Farmers refute DA's claim on RTL's impact on rice sector

Published November 23, 2021, 4:06 PM

by Madelaine B. Miraflor

Farmers don’t agree with the recent claim of the Department of Agriculture (DA) regarding the positive impact of the Rice Tariffication Law (RTL) on the performance of the local rice sector.

In a statement, the Federation of Free Farmers (FFF) said the DA was being “dishonest and deceptive” when it said that RTL, passed in 2019, had already brought down rice prices by P7 per kilo, reduced the cost of producing palay by P1 per kilo, and improved the country’s rice self-sufficiency to 85 percent.

The DA attributed these gains to the interventions made using the RTL’s Rice Competitiveness Enhancement Fund (RCEF), the collection of rice import tariff.


The FFF questioned the DA’s insistence on comparing prices to 2018 levels despite knowing that the Philippines experienced a rice crisis and prices were abnormally high during that year.

“The DA is hiding the fact that rice prices after the RTL enactment were actually the same or slightly higher than prices in 2017, which was a more normal year. Official data from the Philippine Statistics Authority [PSA] show that RTL has actually been a flop in terms of lowering rice prices, particularly for poor consumers,” said FFF National Manager Raul Montemayor.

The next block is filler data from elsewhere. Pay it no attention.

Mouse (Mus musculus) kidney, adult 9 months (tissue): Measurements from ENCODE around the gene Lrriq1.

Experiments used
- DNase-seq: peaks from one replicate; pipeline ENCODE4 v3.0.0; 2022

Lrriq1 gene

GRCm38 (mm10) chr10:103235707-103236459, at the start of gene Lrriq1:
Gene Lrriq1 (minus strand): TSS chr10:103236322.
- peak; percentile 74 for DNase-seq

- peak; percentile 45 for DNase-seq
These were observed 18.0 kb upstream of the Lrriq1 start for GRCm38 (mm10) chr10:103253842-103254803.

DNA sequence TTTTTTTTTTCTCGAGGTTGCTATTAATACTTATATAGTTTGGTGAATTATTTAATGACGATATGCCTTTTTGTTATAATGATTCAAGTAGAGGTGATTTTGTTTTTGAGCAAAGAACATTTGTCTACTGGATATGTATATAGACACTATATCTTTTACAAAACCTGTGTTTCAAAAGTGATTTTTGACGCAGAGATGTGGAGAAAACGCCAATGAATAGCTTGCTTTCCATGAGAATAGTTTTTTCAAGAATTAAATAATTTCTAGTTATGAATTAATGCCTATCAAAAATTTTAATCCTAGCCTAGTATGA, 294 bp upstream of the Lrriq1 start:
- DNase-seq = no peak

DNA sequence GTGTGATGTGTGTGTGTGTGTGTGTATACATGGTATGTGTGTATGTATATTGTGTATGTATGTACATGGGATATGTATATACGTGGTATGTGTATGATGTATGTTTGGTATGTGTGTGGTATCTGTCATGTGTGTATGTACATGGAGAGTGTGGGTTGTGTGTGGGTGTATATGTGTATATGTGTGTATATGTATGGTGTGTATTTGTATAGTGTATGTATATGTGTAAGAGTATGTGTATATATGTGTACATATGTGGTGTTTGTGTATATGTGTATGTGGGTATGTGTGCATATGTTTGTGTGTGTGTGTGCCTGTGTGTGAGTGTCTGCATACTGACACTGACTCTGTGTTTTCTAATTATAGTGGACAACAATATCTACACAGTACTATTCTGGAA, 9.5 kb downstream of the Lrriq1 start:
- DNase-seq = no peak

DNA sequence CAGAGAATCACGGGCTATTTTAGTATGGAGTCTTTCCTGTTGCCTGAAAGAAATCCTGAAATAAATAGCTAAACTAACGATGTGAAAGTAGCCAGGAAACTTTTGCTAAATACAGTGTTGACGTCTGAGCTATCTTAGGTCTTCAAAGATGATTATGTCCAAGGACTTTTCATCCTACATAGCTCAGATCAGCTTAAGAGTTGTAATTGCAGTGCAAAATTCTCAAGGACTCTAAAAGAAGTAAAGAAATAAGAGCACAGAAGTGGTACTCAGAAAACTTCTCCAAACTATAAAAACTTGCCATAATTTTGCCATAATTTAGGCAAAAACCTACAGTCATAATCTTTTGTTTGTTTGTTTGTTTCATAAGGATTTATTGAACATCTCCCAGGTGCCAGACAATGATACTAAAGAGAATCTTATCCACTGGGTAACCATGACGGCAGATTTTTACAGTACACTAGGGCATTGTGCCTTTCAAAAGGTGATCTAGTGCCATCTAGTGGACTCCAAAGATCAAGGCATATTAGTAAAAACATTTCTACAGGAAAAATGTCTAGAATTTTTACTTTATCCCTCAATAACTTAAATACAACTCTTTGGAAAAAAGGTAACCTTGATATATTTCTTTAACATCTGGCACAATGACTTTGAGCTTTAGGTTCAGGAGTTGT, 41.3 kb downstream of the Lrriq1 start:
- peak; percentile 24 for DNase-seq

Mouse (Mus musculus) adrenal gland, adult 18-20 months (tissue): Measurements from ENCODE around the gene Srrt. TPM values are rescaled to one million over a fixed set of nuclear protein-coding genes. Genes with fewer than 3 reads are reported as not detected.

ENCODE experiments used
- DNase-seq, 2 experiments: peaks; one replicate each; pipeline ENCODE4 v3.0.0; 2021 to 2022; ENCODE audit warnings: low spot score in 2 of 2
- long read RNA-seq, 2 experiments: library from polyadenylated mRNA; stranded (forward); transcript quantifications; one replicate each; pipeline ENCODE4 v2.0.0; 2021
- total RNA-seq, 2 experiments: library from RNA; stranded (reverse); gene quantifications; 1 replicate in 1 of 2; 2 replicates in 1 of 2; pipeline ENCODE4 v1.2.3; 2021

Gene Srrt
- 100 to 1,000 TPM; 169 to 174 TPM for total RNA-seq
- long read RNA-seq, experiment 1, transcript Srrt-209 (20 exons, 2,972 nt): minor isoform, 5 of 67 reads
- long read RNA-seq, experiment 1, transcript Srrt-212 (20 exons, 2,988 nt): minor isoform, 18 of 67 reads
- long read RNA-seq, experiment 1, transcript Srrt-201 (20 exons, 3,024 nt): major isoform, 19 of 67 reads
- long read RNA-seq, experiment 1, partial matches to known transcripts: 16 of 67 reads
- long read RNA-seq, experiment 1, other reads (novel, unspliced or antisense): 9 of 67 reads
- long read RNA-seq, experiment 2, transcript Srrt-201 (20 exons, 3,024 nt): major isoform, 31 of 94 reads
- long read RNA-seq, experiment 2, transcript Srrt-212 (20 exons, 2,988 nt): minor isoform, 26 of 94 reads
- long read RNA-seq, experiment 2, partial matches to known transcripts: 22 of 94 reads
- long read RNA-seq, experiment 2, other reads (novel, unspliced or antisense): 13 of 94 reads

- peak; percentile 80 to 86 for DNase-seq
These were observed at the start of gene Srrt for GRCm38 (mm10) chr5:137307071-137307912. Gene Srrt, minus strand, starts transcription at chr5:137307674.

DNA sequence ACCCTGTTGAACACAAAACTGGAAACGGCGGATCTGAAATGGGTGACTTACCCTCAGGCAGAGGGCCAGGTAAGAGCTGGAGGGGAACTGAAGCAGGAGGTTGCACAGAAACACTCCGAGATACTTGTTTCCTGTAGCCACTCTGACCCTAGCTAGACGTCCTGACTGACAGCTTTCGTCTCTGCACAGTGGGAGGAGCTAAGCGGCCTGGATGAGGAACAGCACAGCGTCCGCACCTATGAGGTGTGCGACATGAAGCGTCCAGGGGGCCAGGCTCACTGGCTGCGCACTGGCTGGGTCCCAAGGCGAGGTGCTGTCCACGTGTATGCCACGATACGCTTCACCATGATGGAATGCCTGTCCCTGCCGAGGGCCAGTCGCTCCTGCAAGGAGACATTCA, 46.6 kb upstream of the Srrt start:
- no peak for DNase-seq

Montemayor added that DA’s claim that prices for well-milled rice dropped from P45 to P38 per kilo is erroneous, since the P38 price is actually for cheaper regular milled rice. PSA data show that the average price for well-milled rice from 2019 to September 2021 was actually P42.26 per kilo, or just P2.74 per kilo below the P45 level in 2018.

The FFF also said that Dar’s data on costs of production were misleading, because he compared recent PSA data to the results of previous studies which apparently used a different methodology and sample size.

“PSA data show that average cost of palay production was actually lower at P11.05 per kilo in 2016 to 2017. This went up to P11.45 when Dar took over the DA in 2019, and further deteriorated to P11.52 in 2020, despite the billions poured into RCEF programs,” Montemayor said.

“The P12.52 cost per kilo that Dar used as a benchmark came from a separate study of the Philippine Rice Research Institute, which apparently used a different methodology and was less extensive than that of the PSA,” he added.